This is one of the main supporting 6 x 10 posts coming up through the second floor. It's holding up another 6 x 10 with a joint over the post.
Here is our storage area (looking east), but right now I think it's too pretty to close off and fill with junk.
Storage area looking west into my studio.
The east wall of the second floor (with garbage bags over the windows)

The happy smile that says "We're done sanding"

Yup that's right, we're done sanding. Can you believe it? I almost can't although I've put all the orbitals and stacks of unused sanding disks away. (And by 'away' I mean I stuffed them under some sill seal in the back of the truck).

Even the ceilings on the first floor are sanded. I did those all by myself, and let me tell you ceiling sanding is pure torture. Especially when the ceilings in question have been doused with Raid earth blends (as a result of the week long battle with the carpenter ants that invaded our stack of floor decking before it got turned into actual floor), and you can't wear safety glasses because they steam up when you wear a dust mask. Our bottle of eye wash is quite a bit lighter than it was last week. Then there were the dead ant bodies still stuck to the ceiling, and the stains they made in the wood when they got squished. Gross, huh?

But this weekend we did indeed finish sanding, and also completed all the prep work needed before we could start varnishing. Erick sprayed all the walls and every nook and cranny with the air compressor hose, and I swept and vacuumed, vacuumed and swept. My mom came to help too so that was great. After everything was all sprayed, swept, and vacuumed, we then did it all again, and then dusted everywhere with microfibre dusters before vacuuming a final time.
After that Erick put clear plastic garbage bags over all the windows to protect them from the varnish, and we started varnishing. Which, as a passtime, is a huge improvement over sanding.

Thursday, September 02, 2010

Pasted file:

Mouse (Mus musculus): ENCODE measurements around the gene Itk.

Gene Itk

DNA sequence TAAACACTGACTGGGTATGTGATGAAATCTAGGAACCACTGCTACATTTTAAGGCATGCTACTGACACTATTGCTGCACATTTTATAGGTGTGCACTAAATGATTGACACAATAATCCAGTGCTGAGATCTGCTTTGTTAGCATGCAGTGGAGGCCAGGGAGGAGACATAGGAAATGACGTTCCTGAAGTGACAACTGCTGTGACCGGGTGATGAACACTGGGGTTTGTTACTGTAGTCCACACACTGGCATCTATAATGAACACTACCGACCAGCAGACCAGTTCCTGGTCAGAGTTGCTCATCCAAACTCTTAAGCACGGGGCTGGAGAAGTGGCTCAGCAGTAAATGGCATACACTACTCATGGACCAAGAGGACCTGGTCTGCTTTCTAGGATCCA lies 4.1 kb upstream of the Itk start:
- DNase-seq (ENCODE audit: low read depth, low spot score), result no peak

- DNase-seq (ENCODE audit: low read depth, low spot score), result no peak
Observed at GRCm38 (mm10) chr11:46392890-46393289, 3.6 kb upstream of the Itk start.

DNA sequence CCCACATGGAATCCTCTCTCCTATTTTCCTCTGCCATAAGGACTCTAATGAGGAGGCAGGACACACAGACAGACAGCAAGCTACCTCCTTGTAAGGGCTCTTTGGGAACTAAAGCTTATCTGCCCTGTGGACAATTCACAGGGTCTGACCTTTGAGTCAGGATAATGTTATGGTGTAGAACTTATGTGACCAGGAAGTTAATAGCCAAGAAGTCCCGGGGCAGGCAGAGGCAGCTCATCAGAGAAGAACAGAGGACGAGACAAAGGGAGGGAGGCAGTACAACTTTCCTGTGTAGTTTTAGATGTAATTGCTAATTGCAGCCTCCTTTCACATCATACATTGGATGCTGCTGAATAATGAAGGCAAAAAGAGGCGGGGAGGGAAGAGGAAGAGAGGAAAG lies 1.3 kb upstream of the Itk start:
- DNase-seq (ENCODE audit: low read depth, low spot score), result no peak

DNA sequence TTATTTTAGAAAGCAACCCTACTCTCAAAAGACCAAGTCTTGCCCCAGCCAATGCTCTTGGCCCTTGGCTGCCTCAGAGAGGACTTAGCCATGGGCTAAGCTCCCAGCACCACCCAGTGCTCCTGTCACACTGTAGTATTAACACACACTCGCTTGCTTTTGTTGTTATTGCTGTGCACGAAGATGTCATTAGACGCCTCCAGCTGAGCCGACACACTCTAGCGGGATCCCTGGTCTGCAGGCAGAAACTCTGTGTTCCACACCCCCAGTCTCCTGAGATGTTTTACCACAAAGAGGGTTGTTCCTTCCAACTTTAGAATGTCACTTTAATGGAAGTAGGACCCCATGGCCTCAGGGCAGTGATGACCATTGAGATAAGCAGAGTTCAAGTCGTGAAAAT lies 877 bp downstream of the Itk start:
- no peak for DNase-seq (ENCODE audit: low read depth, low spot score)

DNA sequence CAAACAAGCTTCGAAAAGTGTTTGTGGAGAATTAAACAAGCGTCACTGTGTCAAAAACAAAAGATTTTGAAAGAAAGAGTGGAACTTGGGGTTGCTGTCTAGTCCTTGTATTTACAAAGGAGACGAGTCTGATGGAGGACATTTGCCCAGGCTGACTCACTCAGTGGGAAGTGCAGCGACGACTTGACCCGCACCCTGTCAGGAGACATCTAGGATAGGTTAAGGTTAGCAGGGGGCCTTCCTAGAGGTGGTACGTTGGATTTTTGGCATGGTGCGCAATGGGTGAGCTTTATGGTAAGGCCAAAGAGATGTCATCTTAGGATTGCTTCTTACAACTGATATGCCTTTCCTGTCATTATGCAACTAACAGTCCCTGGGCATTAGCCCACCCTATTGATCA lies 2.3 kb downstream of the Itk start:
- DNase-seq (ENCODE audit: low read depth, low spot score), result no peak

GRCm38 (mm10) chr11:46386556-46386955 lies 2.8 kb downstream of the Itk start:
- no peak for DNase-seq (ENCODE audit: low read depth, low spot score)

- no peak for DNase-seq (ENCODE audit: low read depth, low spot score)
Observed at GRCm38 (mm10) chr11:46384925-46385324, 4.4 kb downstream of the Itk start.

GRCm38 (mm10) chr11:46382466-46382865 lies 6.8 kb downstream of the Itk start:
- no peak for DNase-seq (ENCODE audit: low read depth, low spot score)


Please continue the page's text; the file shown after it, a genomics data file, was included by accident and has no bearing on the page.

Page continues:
Today marks the 20th consecutive day of sanding the Beast. I now have a very large appreciation for both the enormity and the number of surfaces of our house. Not counting the additional surface area presented by the various sides of the beams, we've got approximately 4000 square feet of areas that need to be sanded and varnished. All this sanding has taken (so far) 120 person hours, and will require about 20 gallons of varnish. For the past weeks Erick and I have been arriving home grumpy, dusty, and hungry around 9:30 or 10:00pm each night.

I think our friends and family must have finally gotten tired of seeing us this way, so this week they really stepped up, and staged a sanding intervention. For three days now while Erick and I have been at our day jobs, they've been sanding at our house. Thank-you Leon, Curtis, and Evan. You guys are the best!!!! My lungs thank you from the bottom of my heart, and so do my thumbs*. By the way, all this sanding has inspired me to make a note about hemlock. Our beams (and the second floor) are made entirely of hemlock. Now I don't care what your daddy, your textbook, your professor, or the internet told you about hemlock, but it is a HARD wood. Anyone who disagrees with me is welcome to come try removing some black marks from our beams using nothing but an orbital sander and 120 grit sandpaper**.

* Anyone who doesn't understand why my thumbs are grateful hasn't spent two weeks (and more) with their thumbs clamped around an orbital sander.

** Seriously, you really are welcome (really).